The manga sequel to Avalon High has finally hit the shelves. Ellie's adventures continue (but not until after explaining everything that happened in Avalon High for a third of the book) as she meets our dear Morgana Le Fay, reincarnated as Morgan, Will's (Arthur's) bad half-brother Marco's (Mordred's) girlfriend. Really, what seems to be about all that happens is she sets up the intro of Morgan and at the very end (not really a spoiler because we all knew it had to happen), Marco breaks out of the institute where he was getting "help" after he tried to kill Will in the last book.
I was really disappointed in the size of the book. It sits at just barely 110 pages, yet still cost me $8 to buy. And it really didn't give a lot of new story or plot. I did feel that we got to know Jen and Lance better, and the visuals can be pretty nice. But I think Will's character design is lacking (he does not look like a king, or even a high school class president), and his haircut is horrid. Now, I like shaggy hair on guys, but Will just looks like nobody's bothered to give him a trim in the last few years.
The art style is also this hybrid of American comics and Japanese manga style that I don't really like. As I read it, I'm very aware that this is not a Japanese manga, yet is trying to look like one. TokyoPop is trying to sell this as a manga, implying that it is Japanese in style, yet it doesn't really follow any of the standards. There are no silly places (like when the characters go chibi or you see humorous background images, elements that even "serious" manga tend to have), the lines are very dark, the panel set up is traditional American comic, and it just doesn't have a manga to feel to it. Granted it's hard to get American manga that turns out well, and many manga fans won't count anything that wasn't Japanese first. I think one American manga that worked was TokyoPop's Van Von Hunter, which follows the same conventions and tropes of a manga. I think maybe it's the faces in the case of Avalon High. The artist is trying to follow traditional American comic style faces, with defined eyes and noses, but then again, maybe it's not that. All I know is that as I read it, I was very aware that it was not a manga and that disappointed me. I had much higher hopes for TokyoPop's new crossovers with HarperCollins.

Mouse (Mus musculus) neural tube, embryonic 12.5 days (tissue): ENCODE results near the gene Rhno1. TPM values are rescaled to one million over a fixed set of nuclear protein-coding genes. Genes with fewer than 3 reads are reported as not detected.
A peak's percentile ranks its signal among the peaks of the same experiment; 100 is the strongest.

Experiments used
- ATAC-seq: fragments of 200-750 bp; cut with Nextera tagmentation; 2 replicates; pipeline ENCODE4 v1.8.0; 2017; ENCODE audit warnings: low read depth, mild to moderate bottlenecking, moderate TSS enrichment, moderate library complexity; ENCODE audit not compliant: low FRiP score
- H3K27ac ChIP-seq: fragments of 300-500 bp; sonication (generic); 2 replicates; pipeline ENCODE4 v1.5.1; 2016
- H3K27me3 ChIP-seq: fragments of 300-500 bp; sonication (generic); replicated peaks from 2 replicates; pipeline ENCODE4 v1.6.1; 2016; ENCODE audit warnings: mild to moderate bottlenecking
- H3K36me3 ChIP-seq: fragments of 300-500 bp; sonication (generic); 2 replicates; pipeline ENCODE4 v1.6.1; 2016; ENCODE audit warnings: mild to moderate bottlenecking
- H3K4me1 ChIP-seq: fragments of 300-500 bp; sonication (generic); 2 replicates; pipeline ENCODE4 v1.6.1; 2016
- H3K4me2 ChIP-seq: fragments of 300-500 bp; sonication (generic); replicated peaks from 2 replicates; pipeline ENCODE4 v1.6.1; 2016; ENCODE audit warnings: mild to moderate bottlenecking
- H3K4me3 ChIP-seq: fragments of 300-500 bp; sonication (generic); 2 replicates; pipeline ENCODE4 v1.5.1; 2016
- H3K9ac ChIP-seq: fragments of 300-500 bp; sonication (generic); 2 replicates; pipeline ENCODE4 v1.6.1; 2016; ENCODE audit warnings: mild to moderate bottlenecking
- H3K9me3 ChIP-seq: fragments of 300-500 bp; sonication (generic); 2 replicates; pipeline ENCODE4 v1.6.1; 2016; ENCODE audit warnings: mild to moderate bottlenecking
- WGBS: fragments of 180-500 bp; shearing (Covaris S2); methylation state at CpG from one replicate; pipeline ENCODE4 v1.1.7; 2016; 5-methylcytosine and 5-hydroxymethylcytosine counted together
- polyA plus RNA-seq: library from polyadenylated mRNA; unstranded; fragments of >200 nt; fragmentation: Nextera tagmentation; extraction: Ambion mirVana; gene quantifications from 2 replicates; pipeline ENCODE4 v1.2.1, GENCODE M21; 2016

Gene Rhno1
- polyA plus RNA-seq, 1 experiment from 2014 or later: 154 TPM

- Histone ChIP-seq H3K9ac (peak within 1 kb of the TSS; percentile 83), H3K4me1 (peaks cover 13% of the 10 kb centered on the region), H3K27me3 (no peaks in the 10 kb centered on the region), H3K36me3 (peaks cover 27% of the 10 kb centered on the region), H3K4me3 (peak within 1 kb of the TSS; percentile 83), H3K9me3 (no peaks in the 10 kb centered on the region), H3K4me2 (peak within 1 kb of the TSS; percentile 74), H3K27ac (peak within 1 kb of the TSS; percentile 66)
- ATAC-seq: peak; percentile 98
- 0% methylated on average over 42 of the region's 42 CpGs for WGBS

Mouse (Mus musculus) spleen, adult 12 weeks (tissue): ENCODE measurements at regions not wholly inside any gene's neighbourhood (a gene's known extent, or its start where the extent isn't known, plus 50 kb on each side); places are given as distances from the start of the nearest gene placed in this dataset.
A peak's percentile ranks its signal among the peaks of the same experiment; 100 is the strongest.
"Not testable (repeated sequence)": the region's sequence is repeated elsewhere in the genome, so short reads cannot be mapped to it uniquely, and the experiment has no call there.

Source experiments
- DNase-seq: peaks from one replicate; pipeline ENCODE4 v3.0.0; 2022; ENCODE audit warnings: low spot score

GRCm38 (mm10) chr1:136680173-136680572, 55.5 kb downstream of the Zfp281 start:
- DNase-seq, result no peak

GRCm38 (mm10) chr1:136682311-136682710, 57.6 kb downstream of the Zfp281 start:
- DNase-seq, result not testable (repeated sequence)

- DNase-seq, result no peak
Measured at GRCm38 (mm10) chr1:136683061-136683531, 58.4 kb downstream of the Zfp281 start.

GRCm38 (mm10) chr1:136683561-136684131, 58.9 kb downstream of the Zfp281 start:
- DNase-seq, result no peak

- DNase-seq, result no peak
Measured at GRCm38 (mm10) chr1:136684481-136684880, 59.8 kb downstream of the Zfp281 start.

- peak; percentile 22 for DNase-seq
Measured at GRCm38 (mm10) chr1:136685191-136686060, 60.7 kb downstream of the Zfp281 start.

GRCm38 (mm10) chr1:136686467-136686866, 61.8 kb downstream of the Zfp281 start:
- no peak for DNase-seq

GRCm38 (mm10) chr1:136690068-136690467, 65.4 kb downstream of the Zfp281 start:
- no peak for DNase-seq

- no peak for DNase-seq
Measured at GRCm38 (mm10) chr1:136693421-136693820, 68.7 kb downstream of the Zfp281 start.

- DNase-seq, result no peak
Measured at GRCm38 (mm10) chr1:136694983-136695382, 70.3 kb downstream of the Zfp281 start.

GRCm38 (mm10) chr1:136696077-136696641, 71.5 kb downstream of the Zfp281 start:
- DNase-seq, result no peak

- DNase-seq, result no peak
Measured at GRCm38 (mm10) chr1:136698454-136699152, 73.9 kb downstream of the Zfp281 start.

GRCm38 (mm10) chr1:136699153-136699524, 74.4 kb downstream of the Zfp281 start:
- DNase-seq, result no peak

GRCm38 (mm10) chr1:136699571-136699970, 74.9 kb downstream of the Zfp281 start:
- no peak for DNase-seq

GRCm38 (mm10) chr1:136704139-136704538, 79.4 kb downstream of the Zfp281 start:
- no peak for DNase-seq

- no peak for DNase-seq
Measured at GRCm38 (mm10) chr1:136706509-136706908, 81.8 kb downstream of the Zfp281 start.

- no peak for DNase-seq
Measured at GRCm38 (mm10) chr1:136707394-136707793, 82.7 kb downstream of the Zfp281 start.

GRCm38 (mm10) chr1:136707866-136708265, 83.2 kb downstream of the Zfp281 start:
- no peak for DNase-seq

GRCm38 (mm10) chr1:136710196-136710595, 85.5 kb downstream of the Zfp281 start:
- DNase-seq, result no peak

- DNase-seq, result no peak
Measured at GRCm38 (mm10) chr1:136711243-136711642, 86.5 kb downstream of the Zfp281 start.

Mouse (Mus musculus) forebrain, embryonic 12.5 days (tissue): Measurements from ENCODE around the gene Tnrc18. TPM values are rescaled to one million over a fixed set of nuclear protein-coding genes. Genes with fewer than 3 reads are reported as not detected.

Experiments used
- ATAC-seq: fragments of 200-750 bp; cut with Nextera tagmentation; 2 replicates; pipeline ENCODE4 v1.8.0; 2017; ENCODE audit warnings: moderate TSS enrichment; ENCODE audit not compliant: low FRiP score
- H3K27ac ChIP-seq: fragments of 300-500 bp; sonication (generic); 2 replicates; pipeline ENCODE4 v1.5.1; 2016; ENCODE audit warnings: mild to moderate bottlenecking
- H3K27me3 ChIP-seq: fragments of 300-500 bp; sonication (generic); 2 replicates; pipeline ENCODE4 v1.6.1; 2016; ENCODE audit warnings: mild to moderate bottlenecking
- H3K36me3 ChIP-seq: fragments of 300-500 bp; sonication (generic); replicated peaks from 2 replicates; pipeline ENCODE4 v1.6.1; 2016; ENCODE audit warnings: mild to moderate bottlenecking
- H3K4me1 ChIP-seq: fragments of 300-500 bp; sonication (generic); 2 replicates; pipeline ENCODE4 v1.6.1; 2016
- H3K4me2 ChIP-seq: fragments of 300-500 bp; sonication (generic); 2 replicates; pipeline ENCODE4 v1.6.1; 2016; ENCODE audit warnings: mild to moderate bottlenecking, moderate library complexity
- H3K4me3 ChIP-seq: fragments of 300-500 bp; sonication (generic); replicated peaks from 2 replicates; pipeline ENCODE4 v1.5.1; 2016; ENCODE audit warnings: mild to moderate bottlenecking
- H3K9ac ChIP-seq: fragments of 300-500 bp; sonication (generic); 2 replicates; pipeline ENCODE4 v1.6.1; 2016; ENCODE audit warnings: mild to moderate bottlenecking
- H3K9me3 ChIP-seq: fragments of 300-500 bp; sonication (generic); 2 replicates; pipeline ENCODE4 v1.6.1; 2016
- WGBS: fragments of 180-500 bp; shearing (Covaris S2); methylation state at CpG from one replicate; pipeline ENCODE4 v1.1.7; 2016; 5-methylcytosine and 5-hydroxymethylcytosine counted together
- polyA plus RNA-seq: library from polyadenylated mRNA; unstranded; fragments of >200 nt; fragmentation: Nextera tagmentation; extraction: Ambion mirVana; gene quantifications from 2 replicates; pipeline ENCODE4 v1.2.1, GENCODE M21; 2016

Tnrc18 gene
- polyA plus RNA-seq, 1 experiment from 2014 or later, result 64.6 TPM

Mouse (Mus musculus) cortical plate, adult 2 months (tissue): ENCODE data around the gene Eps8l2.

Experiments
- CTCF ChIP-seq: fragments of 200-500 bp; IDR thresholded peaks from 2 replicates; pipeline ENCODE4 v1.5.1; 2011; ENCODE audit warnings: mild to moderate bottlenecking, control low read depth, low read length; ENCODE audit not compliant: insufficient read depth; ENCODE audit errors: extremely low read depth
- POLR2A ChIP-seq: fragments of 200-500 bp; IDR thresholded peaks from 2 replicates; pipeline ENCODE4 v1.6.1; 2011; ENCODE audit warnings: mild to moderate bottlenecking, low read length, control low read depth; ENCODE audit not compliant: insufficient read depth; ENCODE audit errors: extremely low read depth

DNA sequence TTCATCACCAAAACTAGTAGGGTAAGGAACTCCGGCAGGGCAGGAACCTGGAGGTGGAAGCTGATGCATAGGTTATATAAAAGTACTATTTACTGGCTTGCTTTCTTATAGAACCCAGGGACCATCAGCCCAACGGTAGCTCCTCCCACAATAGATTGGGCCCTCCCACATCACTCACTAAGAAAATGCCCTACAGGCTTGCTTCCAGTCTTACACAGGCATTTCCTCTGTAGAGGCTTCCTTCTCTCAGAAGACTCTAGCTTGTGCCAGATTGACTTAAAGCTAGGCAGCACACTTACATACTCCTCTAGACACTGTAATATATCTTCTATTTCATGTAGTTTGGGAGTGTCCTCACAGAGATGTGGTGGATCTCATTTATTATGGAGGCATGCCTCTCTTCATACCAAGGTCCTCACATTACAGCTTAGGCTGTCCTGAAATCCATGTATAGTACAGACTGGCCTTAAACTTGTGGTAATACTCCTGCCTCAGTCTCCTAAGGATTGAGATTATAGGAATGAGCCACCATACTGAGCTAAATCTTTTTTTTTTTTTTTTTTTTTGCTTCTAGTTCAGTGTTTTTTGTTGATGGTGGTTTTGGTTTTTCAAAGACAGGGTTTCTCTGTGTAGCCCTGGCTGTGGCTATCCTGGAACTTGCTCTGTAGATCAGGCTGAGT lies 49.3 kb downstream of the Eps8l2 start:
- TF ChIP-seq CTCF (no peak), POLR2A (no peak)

Overall, I kind of wish Meg Cabot had just written another book. It's nice to visually see the characters, and it does give more room for development for the minor characters, but it was just too short and didn't translate that well. I think an illustrated novel might actually be the best way to go for the Avalon High books. Let us get some visual pictures of the characters, but still let Meg write the text. Meg is good at engaging the reader in the story, though, unfortunately, her characters often fall flat and are stereotypical, and I think the manga version brings out these negative qualities even more.
Still, I am buying the next one. Even at $8 a pop, I'll get it and read it. But, I'll have to see after that if I want to buy it any more or not. I was excited about these books, and I still am, because I'm interested in modern interpretations of the Arthurian Legends, and the mixing in of high school drama is really intriguing to me.